BAHAMAR GOES BELLY UP AND WHO’S TO BLAME?
cialis sale drugstore times;”>Sarkis Izmirlian comes off as neither a friend of The Bahamas, salve nor of the employees whose lives that he put in jeopardy at Bahamar last week when he foolishly and stupidly led his companies to declare bankruptcy under the laws of Delaware in the United States, site bringing the Bahamar project to a screeching halt and sending the company belly up. Mr. Izmirlian is in a word acting like an ass, a jerk of the first order. The Prime Minister’s words were too polite for his matter. The government was blinded sided by this, but this was a dirty trick of the first order. It was a stab in the back. It was an act of shameful cowardice. The question must arise whether this man is a fit and proper person to continue living in The Bahamas as a permanent resident of The Bahamas. That is how serious we view this matter.
The employees of Bahamar, some 2000, strong, are being used as pawns in a high stakes game of who knows what. Foolishly they are being manipulated into marching in the streets for a man who they are praising but who is not in our opinion praiseworthy at all.
The facts appeared in the garbage tin and piece together an interesting narrative which does not comport with the developer’s narrative that it’s all the contractor’s fault. You choose which version you believe:
Bahamar said to its lenders when the contractor said enough is enough, that they needed 300 million dollars to finish the project.
They blamed China Construction for the delays in the opening. That is patently false.
What happened is because of change orders there were cost overruns and the project ran over budget. The developers did not have the money to finish the project. In default of payments, they made an arrangement with China Construction to pay over time what was owed. By March, they had defaulted on the 50 million dollar a month payment plan and the contractor thought that it had enough and simply sent its workers home.
The dispute about cost overruns and breaches is now in the London courts.
The developer then appealed to the government to step-in because the China Export Import Bank did not want to provide the developer with any additional capital because they did not believe that the developer was being full and frank with them. With the intervention of the Prime Minister and after pleading by Sarkis Izmirlian himself, the China Export Import Bank agreed to advance the sums to finish the project.
It required the following:
Certification from a Quantity Surveyor that 300 million dollars would indeed finish the project.
Once certified, the bank would extend a further loan of 150 million dollars but the developer would have to put 75 million and the contractor 75 million. The bank also wanted the developer’s personal guarantee. This was all agreed up to Monday morning when the final meetings were to be held and the personal guarantee was to be delivered. Then in the afternoon of Monday 29th June without notice, Sarkis Izmirlian showed up at the office of the Prime Minister with a press release in hand saying that the company was declaring bankruptcy in the American courts. Bear in mind that an action in bankruptcy for a project this size cannot be done overnight, so it is not farfetched to think that he must have known and must have contemplated this action all the while he was speaking to the Prime Minister to find additional monies.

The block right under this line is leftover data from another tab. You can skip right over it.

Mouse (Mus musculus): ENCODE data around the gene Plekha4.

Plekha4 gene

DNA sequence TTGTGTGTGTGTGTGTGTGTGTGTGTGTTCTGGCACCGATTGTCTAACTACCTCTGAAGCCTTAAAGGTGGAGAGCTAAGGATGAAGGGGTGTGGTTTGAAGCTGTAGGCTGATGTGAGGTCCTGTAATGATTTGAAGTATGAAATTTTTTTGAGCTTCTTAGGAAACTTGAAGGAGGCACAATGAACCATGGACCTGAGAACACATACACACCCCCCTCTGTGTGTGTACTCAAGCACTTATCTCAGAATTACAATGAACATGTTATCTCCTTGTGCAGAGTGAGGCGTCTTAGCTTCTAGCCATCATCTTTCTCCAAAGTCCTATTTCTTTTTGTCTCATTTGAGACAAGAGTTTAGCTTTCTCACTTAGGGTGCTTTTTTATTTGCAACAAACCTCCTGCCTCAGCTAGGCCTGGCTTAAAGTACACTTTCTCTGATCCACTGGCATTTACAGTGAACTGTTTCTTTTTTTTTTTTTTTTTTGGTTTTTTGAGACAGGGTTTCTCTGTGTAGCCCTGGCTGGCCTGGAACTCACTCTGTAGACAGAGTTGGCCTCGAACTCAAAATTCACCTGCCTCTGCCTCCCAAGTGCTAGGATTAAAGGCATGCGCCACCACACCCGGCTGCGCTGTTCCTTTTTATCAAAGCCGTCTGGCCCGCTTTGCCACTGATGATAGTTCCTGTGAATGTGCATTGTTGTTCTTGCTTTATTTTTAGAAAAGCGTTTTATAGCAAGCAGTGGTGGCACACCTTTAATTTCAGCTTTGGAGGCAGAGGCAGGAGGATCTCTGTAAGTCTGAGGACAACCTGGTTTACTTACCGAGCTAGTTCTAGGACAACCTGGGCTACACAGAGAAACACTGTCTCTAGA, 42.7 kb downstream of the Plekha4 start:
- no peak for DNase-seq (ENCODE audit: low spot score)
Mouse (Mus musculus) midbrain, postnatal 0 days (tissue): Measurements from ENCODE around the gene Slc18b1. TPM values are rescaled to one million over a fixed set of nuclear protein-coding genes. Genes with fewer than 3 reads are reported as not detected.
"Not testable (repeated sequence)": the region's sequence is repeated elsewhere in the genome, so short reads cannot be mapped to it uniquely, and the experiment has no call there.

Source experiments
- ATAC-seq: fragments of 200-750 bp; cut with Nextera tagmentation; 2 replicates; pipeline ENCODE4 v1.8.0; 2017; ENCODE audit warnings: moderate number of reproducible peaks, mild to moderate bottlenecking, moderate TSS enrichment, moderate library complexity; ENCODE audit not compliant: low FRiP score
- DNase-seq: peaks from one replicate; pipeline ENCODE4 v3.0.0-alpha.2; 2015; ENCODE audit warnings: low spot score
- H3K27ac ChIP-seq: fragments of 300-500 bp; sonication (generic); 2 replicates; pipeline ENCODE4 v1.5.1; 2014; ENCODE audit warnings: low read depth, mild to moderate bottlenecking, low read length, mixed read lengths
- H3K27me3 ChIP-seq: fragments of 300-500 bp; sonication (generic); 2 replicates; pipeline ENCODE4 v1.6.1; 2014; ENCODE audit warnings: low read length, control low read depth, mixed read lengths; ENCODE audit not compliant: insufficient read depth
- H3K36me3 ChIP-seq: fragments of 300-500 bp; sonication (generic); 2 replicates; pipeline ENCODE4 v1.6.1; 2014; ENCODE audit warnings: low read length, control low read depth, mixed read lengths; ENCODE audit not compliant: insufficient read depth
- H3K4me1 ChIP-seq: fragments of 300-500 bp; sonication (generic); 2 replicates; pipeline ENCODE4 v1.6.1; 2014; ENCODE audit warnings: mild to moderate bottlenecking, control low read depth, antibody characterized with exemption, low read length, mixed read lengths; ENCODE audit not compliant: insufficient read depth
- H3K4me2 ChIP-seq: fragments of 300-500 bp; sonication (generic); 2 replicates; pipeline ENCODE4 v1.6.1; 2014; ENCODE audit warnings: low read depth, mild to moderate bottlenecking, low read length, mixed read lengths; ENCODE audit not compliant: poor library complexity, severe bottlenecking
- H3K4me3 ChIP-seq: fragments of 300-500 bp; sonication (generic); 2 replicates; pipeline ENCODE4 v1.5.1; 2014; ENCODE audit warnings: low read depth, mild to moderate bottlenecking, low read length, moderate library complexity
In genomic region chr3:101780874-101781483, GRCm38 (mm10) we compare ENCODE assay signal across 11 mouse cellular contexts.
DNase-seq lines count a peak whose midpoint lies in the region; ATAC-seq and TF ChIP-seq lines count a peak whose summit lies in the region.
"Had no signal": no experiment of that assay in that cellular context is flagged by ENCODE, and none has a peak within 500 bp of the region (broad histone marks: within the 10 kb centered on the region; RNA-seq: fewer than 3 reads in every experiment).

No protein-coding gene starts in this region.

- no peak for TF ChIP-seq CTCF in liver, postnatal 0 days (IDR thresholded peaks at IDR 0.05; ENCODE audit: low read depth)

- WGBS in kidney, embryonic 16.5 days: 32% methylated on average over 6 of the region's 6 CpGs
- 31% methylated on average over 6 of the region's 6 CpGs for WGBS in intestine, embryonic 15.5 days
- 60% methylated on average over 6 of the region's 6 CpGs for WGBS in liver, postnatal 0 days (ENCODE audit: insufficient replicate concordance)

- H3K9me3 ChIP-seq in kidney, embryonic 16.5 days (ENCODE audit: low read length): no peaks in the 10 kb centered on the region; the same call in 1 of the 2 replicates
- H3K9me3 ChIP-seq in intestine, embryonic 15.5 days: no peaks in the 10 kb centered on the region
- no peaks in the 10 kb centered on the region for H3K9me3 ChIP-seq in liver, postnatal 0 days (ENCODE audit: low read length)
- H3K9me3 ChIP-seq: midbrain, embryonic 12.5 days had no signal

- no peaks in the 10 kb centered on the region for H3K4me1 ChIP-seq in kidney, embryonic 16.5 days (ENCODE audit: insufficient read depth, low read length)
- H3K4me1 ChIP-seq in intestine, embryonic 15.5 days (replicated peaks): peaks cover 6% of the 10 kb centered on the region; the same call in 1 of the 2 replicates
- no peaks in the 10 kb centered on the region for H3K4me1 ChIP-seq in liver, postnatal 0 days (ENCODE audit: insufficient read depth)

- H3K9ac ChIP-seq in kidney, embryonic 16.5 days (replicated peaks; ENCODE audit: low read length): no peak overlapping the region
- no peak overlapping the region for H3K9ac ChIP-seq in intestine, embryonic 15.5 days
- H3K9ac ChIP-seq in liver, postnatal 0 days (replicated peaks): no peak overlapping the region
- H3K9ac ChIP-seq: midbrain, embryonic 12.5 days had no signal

The developer tried to use the employees as blackmail with the government. Saying that if the government did not agree to the bankruptcy being adjudicated in Delaware, they would fire the employees and tell them that the government was stopping them from being paid. The government said to the Courts in Nassau on Thursday 2nd July that it was the responsibility of the developer to pay the employees but if he did not pay because of the government’s objections the government would pay.
The money from the government was in any case already earmarked at 21 million dollars to pay for the road works and would be set off against what Bahamar owed the government entities.
The developer wants the bankruptcy in the States so it can simply walk away from its contractual obligations in The Bahamas. One hundred million dollars is owed to small contractors in debt. Those small contractors should know that they have a right to petition the courts to wind up the companies that owe them their debts.
What this all brings to mind is the case of Allan Stanford in Antigua who set up this wonderful bank in Antigua, hired people, built cricket fields, started an airline. He would lecture politicians in the Caribbean like school children. In the end it turned out he was a crook and he ended up in an American jail. There needs in our view to be a criminal investigation opened into the conduct of what happened in the construction of Bahamar. This is deadly serious.
|Number of hits for the week ending Saturday 4th July 2015 up to midnight: 380,567;
Number of hits for the month of June up to Tuesday 30th June 2015 up to midnight: 2,038,064;
Number of hits for the month of July up to Saturday 4th July 2015 up midnight: 120,678;
Number of hits for the year 2015 up to Saturday 4th July 2015 up to midnight: 12,510,866.